Idaho is unlikely to meet its lofty go-on goal, business executive Bob Lokken told the House Education Committee Thursday.
For five years, education and government officials from Gov. Butch Otter to the State Board of Education have touted a benchmark of having 60 percent of Idaho’s young adults hold a postsecondary degree or certificate by 2020.
That goal is essential, supporters say, in order to prepare students for 21st Century life and to bolster the economy by filling jobs and supporting Idaho businesses.
Lokken, CEO of Boise-based WhiteCloud Analytics, is a board member for Idaho Business for Education.
Under questioning from Rep. Hy Kloc, D-Boise, Lokken told lawmakers it might already be too late to meet the state’s flagship goal.
The issue, Lokken testified, is that the goal stipulates 60 percent of 25- to 34-year-olds need to earn a postsecondary degree or certificate by 2020.
He didn’t specifically make this point, but those Idahoans now range from 20 and 29 years old. They’re already out of high school, and either pursuing a college education, planning to attend college or moving on with their life. Barely 45 percent of young adults were pursuing a postsecondary education in 2013, a reason why Idaho ranked No. 47 in a recent national study published by Education Week.
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“If you look at the numbers, you would be hard-pressed to figure out (how) we’re going to get there in 2020,” Lokken said. “It truly would require some magic pill.
“That’s not to say the goal is invalid,” Lokken continued. “I don’t know if 2020 is achievable.”
Lokken, who helped lead a State Board of Education committee charged with implementing the 20 recommendations from Otter’s Task Force for Improving Education, offered some advice for reaching the goal – at some point.
He stressed that focus is key, and the state should overhaul its five-star rating accountability system.
That accountability system has been placed on hold while Idaho transitions to new Common Core standards and prepares to administer the first official ISAT by Smarter Balanced assessment tests this school year.
The five-star system grades schools on several factors, including academic growth, high school graduation rates and indicators of success for college and the work force.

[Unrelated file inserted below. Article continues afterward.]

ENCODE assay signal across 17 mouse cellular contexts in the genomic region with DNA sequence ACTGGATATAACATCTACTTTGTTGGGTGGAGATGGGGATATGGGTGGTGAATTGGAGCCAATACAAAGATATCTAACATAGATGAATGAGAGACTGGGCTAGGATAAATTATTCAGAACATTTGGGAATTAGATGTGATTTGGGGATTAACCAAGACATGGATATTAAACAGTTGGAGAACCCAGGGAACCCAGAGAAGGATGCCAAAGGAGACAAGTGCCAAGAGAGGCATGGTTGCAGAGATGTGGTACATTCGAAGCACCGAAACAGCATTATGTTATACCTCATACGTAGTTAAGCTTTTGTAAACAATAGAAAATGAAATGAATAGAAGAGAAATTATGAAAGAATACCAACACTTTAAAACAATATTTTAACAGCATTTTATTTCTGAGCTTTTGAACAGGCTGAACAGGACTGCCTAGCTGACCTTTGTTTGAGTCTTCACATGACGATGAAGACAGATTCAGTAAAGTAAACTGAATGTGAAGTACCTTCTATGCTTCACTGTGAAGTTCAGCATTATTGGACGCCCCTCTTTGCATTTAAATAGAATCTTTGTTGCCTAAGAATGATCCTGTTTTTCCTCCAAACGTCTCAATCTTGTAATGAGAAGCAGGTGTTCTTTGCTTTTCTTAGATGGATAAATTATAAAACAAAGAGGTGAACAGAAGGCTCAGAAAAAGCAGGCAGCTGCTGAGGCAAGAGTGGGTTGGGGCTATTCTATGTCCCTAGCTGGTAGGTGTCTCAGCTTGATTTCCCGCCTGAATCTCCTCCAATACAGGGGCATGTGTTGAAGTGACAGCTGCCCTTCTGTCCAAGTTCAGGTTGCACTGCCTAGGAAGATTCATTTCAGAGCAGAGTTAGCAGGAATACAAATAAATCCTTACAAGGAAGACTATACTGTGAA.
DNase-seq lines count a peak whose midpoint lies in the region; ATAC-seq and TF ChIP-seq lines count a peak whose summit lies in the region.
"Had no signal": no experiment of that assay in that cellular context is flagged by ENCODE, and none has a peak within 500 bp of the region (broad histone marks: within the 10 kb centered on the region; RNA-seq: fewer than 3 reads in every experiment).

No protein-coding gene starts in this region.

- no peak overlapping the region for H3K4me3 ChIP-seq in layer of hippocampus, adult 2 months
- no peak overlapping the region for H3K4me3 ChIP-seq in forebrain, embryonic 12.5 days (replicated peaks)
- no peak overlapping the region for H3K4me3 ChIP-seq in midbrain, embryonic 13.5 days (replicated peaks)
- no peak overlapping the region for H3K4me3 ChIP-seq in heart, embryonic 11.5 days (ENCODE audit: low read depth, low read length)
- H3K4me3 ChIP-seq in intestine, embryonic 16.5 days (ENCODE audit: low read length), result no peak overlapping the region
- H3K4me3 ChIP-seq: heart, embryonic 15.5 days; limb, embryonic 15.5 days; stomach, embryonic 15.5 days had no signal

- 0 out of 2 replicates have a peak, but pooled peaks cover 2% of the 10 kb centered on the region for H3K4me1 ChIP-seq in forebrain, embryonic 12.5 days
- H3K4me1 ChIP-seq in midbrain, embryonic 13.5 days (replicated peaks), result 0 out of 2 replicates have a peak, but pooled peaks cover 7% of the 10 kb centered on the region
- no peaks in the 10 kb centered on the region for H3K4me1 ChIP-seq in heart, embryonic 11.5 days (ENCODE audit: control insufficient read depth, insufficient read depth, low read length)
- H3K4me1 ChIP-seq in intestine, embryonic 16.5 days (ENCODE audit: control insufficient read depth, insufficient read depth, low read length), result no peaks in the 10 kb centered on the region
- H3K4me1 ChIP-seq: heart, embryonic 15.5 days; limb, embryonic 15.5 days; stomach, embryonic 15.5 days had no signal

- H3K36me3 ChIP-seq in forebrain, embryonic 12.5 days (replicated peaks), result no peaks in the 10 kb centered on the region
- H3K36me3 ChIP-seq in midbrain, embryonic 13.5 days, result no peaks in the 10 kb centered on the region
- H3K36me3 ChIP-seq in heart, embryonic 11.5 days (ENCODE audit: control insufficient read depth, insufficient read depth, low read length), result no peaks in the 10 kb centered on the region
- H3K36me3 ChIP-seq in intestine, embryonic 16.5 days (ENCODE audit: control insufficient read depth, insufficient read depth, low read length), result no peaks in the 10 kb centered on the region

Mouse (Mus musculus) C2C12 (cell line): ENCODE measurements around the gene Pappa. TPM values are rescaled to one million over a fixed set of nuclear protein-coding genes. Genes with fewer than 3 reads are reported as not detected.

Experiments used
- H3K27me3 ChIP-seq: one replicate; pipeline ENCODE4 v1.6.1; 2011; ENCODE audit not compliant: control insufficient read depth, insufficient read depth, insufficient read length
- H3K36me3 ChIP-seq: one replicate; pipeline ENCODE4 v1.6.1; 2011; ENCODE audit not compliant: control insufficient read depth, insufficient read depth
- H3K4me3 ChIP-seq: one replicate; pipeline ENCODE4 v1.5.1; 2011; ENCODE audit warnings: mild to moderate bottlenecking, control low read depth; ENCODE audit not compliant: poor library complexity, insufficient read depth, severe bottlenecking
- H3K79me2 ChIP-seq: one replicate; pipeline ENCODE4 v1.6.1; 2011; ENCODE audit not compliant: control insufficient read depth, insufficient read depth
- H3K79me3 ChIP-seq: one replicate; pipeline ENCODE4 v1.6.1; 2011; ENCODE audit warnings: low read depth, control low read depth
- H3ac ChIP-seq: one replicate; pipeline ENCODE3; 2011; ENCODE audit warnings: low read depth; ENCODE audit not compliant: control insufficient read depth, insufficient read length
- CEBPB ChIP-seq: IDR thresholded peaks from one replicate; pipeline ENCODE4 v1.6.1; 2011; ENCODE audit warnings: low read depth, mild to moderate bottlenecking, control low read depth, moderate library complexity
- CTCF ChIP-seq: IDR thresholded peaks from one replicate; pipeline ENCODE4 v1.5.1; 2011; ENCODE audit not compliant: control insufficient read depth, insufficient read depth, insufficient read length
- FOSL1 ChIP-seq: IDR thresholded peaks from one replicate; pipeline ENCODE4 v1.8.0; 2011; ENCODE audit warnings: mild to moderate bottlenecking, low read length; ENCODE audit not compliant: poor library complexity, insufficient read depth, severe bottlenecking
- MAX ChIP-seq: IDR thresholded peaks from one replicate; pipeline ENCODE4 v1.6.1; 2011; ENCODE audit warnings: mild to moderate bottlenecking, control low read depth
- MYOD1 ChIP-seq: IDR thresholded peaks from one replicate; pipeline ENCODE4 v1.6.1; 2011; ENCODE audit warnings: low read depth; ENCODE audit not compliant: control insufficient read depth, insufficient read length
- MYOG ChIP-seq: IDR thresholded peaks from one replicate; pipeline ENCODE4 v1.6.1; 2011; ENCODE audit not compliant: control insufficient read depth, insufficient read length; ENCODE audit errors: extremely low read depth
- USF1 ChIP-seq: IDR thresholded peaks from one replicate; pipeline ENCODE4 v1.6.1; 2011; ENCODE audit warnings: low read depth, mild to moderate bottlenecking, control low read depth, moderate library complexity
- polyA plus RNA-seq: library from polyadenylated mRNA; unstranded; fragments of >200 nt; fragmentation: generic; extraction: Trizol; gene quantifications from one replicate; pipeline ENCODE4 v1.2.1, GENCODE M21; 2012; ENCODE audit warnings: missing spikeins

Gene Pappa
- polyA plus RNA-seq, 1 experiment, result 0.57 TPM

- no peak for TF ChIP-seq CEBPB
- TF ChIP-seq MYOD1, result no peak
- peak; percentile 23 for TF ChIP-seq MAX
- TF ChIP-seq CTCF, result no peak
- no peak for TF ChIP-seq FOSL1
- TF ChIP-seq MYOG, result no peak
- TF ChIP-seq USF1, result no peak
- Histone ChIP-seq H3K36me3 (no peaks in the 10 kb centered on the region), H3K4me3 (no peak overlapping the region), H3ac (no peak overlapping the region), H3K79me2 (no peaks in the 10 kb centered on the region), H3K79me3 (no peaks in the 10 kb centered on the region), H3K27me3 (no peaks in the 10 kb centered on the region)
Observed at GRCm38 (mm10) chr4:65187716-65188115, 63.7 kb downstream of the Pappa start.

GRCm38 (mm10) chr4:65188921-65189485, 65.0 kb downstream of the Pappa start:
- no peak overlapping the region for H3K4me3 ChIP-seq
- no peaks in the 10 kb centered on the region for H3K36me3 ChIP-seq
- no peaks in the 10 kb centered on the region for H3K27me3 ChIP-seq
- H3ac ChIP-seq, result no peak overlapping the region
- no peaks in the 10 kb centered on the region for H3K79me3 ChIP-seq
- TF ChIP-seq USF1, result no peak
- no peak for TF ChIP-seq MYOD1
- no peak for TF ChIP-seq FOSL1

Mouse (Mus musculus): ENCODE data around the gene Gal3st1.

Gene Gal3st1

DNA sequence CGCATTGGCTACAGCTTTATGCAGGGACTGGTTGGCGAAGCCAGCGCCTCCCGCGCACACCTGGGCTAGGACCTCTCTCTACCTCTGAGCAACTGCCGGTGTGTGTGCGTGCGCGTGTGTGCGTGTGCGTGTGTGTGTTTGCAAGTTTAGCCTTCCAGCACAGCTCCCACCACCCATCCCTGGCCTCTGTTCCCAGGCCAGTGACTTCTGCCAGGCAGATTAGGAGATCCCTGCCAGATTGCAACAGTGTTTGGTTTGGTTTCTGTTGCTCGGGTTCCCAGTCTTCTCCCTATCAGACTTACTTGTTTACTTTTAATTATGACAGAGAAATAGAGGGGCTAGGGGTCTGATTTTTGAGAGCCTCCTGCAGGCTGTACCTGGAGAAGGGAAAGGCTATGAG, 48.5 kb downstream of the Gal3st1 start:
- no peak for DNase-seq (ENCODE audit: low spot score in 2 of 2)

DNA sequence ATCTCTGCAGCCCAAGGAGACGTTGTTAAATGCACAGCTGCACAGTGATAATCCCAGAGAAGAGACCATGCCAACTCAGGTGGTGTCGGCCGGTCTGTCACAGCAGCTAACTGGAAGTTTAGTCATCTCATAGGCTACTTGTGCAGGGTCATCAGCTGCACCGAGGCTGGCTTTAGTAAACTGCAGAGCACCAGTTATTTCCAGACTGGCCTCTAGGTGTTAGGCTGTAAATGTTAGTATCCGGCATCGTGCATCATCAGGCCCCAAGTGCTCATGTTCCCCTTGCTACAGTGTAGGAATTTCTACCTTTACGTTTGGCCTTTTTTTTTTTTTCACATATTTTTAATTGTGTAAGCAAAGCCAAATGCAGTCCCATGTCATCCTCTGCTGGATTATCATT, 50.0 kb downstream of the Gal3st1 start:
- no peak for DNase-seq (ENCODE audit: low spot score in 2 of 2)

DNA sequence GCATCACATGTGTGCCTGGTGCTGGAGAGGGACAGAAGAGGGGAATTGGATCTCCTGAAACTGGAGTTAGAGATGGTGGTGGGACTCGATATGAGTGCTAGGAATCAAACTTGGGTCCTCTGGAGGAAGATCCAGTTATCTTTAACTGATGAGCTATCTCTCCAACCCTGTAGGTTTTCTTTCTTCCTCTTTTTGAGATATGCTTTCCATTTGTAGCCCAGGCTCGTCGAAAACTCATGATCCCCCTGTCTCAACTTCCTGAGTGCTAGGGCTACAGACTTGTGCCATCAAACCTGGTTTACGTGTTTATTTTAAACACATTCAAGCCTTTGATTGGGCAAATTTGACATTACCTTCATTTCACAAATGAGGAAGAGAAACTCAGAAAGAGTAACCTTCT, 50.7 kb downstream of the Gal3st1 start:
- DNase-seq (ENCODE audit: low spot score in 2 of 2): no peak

Lokken said that system should be scrapped and replaced with an accountability system based simply on whether students are ready for the rigor of college and a career when they leave high school.
“We’re not going to get to 60 percent with a compliance mindset,” Lokken said. “We need an achievement mindset.”
Lokken suggested a score of 500 or better on all sections of the SAT could be the indicator for high schools. For middle schools or junior highs, accountability should be based on whether students are ready to advance to high school. At the elementary level, it should be based on whether students are prepared to move on to middle school and succeed.
Lokken shared state data sets with lawmakers that suggest about 17 percent of Idaho high school students are college- or career-ready.
Democratic Boise Rep. Ilana Rubel complimented Lokken for his work on the implementation committee and his recommendations. But she worried that the state should not overemphasize results of a single college entrance exam.
“My fear is it will devolve into teaching to the test and putting schools in a situation of devolving into a Kaplan test prep center,” Rubel said. “How do we make sure we don’t lose everything else in the shuffle?”
Lokken replied that SAT results should not be the only area of emphasis for schools.
“That is not the job,” he said. “The job is to educate kids and use the SAT as a proxy to learn where we need to improve.”
Lokken will present the same report and recommendations to the Senate Education Committee later Thursday.